This is the second in the series on the Top 10 areas to probe when considering the Internet of Things.
What does the Internet of Things represent financially? Where is the financial burden or savings realized? Why? What has to happen for the savings and return on investment of these systems? What assumptions are inherent to the financial projections regarding the Internet of Things?
These are a number of the questions being asked by more and more people and organizations. In the past several weeks, I have read a number of white papers and articles exploring this subject which I highly recommend. A few of the ones I found most helpful were recent pieces by Cisco, GE, McKinsey, and Inex Advisors.
Let’s start with the basics. Will the Internet of Things drive financial value? Yes. According to the recent Cisco study, there is $14.4 trillion of “Value at Stake” over the next decade. Of course, there is uncertainty about any forward-looking estimate, however I was impressed with the depth of Cisco’s study. (Note: In Cisco parlance, they refer to this as the “Internet of Everything” or IoE). Among other things, they broke down this number further:
But what exactly is “Value”? Many people have differing definitions.
In a recent blog, Chris Rezendes, president of INEX Advisors, wrote about discussions he had with a number of people at the Cisco conference (where the study referenced here was introduced). According to Chris, the growing consensus was that “Value” is best defined as a function of economic stability. So there are certainly elements of direct financial benefit, but the discussion extends beyond that. Can an energy company make more money by delivering energy more efficiently? Of course. Can a manufacturer make more money by further optimizing the supply chain? Again, yes – this is obvious.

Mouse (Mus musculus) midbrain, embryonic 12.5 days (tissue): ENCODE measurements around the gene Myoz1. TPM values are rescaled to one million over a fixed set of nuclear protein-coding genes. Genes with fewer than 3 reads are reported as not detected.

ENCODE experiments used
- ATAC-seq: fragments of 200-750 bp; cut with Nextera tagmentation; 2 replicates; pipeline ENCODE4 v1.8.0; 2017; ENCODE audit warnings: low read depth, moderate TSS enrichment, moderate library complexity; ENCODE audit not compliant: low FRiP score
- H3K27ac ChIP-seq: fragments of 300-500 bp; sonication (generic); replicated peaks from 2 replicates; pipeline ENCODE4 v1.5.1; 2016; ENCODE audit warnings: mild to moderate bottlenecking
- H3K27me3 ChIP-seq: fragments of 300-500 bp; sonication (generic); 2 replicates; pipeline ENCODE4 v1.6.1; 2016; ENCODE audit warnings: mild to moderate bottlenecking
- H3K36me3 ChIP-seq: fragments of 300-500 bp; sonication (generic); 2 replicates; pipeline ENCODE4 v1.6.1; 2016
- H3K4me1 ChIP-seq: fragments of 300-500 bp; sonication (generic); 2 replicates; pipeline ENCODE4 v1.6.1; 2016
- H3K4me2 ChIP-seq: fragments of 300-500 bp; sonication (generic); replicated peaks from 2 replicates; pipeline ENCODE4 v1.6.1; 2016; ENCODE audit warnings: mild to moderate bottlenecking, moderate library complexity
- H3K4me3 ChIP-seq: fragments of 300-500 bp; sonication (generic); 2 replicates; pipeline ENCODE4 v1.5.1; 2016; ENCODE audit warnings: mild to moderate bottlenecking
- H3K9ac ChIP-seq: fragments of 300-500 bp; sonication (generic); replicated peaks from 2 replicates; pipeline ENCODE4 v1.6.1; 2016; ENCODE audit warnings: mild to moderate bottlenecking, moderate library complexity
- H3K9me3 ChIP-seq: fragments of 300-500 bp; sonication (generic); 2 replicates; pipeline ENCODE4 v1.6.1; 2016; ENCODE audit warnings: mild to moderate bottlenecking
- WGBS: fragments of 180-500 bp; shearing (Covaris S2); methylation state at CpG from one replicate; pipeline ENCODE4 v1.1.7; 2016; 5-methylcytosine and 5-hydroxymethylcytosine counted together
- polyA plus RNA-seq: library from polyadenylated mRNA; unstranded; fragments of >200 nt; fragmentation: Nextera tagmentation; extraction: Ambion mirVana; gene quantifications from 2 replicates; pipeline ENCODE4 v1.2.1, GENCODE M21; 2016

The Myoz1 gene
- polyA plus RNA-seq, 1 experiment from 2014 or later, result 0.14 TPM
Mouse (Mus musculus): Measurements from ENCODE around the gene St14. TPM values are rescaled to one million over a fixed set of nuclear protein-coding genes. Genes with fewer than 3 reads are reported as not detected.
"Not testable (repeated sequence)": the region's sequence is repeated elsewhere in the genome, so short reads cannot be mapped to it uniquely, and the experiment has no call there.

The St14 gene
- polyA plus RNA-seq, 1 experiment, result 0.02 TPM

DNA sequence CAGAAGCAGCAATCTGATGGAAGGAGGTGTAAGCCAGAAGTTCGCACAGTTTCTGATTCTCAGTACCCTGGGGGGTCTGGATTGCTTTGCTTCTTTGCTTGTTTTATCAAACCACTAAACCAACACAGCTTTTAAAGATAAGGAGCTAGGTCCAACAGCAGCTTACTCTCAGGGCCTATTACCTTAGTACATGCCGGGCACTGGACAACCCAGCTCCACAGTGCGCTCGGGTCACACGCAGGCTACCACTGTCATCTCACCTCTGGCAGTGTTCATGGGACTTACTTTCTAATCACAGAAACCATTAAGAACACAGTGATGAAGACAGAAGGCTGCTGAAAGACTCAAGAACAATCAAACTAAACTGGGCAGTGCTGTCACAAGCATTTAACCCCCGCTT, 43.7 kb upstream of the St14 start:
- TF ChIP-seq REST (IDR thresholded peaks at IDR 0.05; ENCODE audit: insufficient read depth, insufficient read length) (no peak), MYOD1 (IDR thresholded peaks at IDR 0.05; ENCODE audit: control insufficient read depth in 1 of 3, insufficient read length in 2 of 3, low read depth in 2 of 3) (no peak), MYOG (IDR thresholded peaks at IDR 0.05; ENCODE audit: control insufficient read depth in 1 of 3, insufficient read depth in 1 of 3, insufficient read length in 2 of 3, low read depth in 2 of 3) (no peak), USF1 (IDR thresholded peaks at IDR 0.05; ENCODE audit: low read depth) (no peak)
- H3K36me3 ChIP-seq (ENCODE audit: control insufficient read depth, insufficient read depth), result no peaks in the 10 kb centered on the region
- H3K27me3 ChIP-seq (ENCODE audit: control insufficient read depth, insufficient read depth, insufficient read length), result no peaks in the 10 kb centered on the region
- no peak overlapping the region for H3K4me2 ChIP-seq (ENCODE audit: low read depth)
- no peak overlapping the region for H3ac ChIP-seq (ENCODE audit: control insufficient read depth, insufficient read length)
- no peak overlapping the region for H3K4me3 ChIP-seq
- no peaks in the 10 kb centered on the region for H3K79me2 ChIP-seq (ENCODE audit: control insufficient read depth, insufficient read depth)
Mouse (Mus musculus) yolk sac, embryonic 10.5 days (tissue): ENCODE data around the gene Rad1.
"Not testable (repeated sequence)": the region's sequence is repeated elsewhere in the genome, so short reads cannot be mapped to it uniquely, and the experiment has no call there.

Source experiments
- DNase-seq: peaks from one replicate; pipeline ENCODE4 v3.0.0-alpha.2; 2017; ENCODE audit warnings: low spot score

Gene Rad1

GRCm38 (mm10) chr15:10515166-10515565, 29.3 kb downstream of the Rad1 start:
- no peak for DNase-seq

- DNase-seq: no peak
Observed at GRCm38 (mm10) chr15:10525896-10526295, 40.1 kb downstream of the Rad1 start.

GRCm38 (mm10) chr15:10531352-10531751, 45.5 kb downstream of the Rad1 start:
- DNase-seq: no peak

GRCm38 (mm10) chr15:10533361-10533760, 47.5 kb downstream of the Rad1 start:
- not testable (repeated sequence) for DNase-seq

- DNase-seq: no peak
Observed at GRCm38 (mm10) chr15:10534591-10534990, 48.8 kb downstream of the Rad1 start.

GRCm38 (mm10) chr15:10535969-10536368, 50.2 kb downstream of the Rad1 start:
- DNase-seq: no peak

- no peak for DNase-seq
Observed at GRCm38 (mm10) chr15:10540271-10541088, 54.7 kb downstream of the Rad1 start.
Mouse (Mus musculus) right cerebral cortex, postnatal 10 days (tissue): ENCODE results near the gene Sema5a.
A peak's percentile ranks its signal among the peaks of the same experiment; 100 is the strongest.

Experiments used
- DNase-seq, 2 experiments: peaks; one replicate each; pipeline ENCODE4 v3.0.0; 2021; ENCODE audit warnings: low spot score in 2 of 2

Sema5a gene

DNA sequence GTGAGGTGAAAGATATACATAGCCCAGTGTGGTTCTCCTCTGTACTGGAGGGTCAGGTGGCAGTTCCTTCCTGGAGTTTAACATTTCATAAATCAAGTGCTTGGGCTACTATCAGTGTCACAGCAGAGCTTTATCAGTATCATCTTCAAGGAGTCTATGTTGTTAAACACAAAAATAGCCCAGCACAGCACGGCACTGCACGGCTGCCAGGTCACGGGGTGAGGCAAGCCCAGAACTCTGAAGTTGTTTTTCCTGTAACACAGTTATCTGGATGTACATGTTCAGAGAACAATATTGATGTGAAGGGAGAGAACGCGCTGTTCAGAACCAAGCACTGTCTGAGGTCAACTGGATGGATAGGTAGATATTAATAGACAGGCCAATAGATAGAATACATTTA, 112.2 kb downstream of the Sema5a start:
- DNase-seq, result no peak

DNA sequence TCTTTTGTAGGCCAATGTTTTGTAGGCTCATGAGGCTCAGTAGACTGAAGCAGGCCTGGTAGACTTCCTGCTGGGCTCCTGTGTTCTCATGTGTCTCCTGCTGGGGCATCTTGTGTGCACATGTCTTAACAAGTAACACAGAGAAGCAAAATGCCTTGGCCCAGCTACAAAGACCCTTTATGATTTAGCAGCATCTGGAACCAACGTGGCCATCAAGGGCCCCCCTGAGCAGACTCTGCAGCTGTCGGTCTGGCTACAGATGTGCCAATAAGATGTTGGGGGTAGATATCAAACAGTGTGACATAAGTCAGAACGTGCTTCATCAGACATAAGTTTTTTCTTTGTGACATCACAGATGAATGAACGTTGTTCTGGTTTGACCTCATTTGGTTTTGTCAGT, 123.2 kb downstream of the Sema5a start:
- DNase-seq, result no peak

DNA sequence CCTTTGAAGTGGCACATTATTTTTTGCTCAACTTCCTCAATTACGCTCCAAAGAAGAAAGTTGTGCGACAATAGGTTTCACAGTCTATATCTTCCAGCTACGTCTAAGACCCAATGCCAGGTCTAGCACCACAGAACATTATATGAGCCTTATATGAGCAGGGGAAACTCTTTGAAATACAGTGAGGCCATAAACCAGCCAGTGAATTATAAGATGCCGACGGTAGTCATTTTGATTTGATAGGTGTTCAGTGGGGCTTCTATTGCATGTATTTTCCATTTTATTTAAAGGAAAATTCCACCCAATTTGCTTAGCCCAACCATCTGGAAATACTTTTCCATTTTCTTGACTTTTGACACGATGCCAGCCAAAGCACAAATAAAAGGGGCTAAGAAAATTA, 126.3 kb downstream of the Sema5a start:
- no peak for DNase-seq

But what happens when people who are living in underdeveloped areas can see significant gains in quality of life? One example Chris referenced was a person walking miles trying to find clean well water. If information on the location of clean water could be made available, it could potentially “save” vast amounts of time, allowing the person to now do additional productive activities (perhaps gain better employment). When quality of life in developing nations, or in smaller cities and depressed towns in the developed world that need “re-developing,” is enhanced, then the focus and energy of those people can move to higher-level goals. Employment, infrastructure, health care, and overall well-being should improve.
Intuitively, it is easy to conclude that the myriad improved capabilities brought about by the Internet of Things will yield value. When you spend less time in your car because there are smart traffic systems, there is value. When the time and costs associated with diagnosing medical conditions, especially when it involves someone at a remote location, are decreased, there is value. When your house responds to external conditions ranging from the weather to the load on the grid, there is value. The Cisco study was interesting in that it made some very tangible assessments of this value. But even there, it pertained to the private sector, and the value of the Internet of Things will certainly extend far beyond. That said, the report by Cisco, as well as reports, comments, ideas and other input from the likes of GE, McKinsey, Accenture and many, many other organizations (including non-profit industry groups like the W3C) all point to a connected world that economically, among other things, will be fundamentally changed.
The $14.4 trillion number is certainly compelling. The real “Value” of the Internet of Things is likely to be measured in numbers far greater. There are many other considerations, including security and privacy, that represent potential issues along the way. I will explore those issues in subsequent parts of this series. But it is reasonably certain that the Internet of Things is both here to stay and “valuable” by anyone’s definition.